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Thread: Is the Belgian Malinois replacing the German shepherd dog? Reply to Thread
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Topic Review (Newest First)
12-31-2013 10:52 AM
benjdow I have 2 GSD and 1 Dutch/Mal.

One of the GSD's my girlfriend got from a backyard breeder before we met (she didn't know any better). He's the sweetest dog at home and very smart, easy to train, but a very sharp dog with terribly weak nerves.

My GSD was a MWD that was medically rejected for allergies as a green dog. He's on the smallest GSD's I've seen at 55lbs. He has incredible drive, lightning fast, and has nerves of steel. When I train at my friends house I put him in the kennels, out of all the different GSD's and resident Mals that have occupied those kennels, my GSD is the only who needs a roof. If there's a dog working he will promptly jump over the 7ft fence. The downside (IMO), he's a hard dog, stubborn, needs tough corrections, and requires an experienced handler...he works way better for my friend who has 30 years more experience than me.

The mal is a 10 month old puppy who I haven't had that long. He comes from KNPV lines (his dad was a KNPV champ). He's big, and dwarfs his littermates. He's 26" and will probably weigh around 80-90lbs. He has stellar prey drive, and seems to be handler sensitive. I don't think I'll ever need a pinch collar with him. He can be a handful at home. Put it this way, if I were to go out of town, I'd be perfectly comfortable leaving the GSD's with my parents...the mal I would not.

Doing decoy work with both GSD's and Mals, from my experience most mals will hit you like a freight train, whereas only some GSD's will come in with the same level of intensity and commitment.

I'm friends with the evaluator who purchases the MWD's. He said they'd prefer all of their MWD's be mals, but the vendors simply can't accomadate a couple hundred mals at once. He personally prefers GSD's. I think a mal is typically easier to get through the 120 training course. A lot of their GSD's seem to need a little more time and a more experienced handler.
12-31-2013 10:09 AM
benjdow
Quote:
Originally Posted by brembo View Post
My worry is that due to the Osama take down and the typical media hype over the dog that helped(a Mal) the breed will get a bit too much attention. Double edged sword really, it's great that such a feisty and exciting breed is getting some limelight, but at the same time lots of folks are going to find out they are not capable of handling the little fireballs.
I have the same concerns and made a similar comment (below) a while back in this thread

Quote:
Originally Posted by Daisy&Lucky's Mom View Post
I really would like to see the MWD monuement and see the 341st training.thanks for sharing your pictures. Arnold looks very handsome.iknow three of the dogs ,GSD ,Lab,Dobie what breed is the 4th?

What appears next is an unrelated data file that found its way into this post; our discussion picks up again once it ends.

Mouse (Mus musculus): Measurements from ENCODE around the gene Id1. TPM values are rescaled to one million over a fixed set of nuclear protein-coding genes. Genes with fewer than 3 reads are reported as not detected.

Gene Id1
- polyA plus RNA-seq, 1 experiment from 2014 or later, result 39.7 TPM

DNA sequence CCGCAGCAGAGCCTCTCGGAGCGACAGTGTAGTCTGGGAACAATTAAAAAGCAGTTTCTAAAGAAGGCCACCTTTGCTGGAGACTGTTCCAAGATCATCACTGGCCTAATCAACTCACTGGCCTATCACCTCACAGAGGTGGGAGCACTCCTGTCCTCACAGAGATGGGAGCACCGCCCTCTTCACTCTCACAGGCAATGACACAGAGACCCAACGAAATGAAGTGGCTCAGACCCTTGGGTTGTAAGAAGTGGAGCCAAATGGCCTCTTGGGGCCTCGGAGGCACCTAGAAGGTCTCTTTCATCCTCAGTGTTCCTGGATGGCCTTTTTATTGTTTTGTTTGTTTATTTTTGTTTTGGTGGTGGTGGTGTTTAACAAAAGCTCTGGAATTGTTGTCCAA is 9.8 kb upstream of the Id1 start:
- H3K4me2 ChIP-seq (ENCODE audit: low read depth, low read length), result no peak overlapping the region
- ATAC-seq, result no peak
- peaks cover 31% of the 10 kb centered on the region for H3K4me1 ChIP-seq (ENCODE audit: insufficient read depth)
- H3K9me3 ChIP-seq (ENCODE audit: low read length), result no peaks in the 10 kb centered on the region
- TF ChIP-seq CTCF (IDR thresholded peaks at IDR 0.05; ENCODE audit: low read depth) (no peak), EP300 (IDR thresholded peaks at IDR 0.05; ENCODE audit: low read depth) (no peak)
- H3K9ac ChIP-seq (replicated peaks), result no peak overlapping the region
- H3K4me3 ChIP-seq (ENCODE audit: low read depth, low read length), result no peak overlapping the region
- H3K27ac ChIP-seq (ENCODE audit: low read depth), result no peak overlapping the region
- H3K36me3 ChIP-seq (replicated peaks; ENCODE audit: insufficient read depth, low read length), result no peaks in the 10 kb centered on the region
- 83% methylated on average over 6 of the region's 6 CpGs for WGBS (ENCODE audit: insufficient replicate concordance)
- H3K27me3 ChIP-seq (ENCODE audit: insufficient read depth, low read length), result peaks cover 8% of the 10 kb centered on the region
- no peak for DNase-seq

Quote:
Originally Posted by benjdow View Post
Thank you. The 4th dog is a Belgian Malinois, like the one in the videos I posted.

I have mixed feelings about the monument naming the breeds, particularly the Malinios. Obviously all the breeds deserve the respect, but I think the Mals would be better off without the attention. Unlike the GSD, Lab, and Dobie, the general population is largely unfamiliar with the Malinois breed...which IMO is a good thing. With the monument on the parade ground where the Air Force troops graduate, thousands of people visit it each week. Just like what had happened when the media publicized a Malinois used for the Bin Laden raid, you end up with an influx of people deciding they want a Malinois. The majority of these people don't realize that Mals usually do not make great pets (especially for the typical busy American family) and find out that they can't handle the dog...consequently they end up in shelters and/or are euthanized.
12-26-2013 02:31 PM
Coastie01 The police departments that I have been around dont have a breed standard. They go to a kennel that imports dogs and they test the available dogs until they find the best one based on a series of tests they run the dogs through. If that dog happens to be a mal, they take a mal. If its a GSD, they take the GSD. Mals, Dutchies, and GSD are all able to do the work so it isnt about finding the best of a breed it is about finding the best dog period.
I see nothing wrong with departments pick breeds other than the GSD. The best dog I have ever worked with was a 50 lbs Dutchie that came from the California Dutch Shepherd rescue. That dog was the hardest dog I have ever seen, not to mention one of the most trainable. There is also something to be said for only having to throw a 50 lbs dog over a 7 foot fence instead of a 85lbs GSD.
12-26-2013 02:14 PM
Wodinaz
Quote:
Originally Posted by selzer View Post